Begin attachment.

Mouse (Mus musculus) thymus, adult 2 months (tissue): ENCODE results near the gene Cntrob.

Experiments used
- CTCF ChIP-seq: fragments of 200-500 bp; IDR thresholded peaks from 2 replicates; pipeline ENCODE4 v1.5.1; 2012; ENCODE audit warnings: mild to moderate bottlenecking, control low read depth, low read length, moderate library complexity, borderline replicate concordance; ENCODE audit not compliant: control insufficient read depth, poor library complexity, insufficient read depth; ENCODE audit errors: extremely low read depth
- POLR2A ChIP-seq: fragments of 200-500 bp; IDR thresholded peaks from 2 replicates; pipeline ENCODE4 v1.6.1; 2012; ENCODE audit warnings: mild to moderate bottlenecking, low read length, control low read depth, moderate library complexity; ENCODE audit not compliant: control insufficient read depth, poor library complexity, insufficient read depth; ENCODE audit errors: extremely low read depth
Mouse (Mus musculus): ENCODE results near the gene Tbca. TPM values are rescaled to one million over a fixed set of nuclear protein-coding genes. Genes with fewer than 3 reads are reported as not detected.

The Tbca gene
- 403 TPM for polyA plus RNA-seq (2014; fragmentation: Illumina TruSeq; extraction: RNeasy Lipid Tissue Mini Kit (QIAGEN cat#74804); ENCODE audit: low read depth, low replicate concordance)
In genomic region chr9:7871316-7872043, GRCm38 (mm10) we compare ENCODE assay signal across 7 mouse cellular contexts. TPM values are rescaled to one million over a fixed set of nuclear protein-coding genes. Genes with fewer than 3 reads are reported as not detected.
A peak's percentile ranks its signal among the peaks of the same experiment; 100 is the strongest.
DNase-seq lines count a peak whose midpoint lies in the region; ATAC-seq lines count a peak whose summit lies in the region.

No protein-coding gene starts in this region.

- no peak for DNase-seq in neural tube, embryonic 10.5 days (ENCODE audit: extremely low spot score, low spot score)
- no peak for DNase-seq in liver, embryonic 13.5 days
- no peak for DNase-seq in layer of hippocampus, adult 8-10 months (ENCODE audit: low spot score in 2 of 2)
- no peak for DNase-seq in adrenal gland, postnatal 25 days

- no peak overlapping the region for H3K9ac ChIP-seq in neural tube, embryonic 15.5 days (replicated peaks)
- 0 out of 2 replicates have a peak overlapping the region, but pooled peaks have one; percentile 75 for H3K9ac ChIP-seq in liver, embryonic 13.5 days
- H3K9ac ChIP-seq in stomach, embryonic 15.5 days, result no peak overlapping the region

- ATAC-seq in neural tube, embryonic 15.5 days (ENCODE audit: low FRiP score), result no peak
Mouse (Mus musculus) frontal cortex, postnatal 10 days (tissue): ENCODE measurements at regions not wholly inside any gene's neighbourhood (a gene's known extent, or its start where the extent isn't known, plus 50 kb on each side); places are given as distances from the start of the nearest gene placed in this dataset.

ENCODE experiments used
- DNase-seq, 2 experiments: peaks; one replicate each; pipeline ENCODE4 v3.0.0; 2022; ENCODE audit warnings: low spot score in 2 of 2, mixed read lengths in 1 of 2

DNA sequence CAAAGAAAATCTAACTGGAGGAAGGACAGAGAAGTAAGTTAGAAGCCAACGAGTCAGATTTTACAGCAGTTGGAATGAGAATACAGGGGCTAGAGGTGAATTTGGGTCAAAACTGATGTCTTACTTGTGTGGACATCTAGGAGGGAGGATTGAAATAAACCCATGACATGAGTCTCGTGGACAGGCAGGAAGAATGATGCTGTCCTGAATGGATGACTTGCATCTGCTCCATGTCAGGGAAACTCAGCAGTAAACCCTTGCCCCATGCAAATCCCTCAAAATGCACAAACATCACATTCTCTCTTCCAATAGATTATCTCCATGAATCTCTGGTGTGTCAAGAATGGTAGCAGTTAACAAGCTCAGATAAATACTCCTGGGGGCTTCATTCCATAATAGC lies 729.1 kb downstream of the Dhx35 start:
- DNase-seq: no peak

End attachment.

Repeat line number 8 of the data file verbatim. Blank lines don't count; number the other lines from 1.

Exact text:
In genomic region chr9:7871316-7872043, GRCm38 (mm10) we compare ENCODE assay signal across 7 mouse cellular contexts. TPM values are rescaled to one million over a fixed set of nuclear protein-coding genes. Genes with fewer than 3 reads are reported as not detected.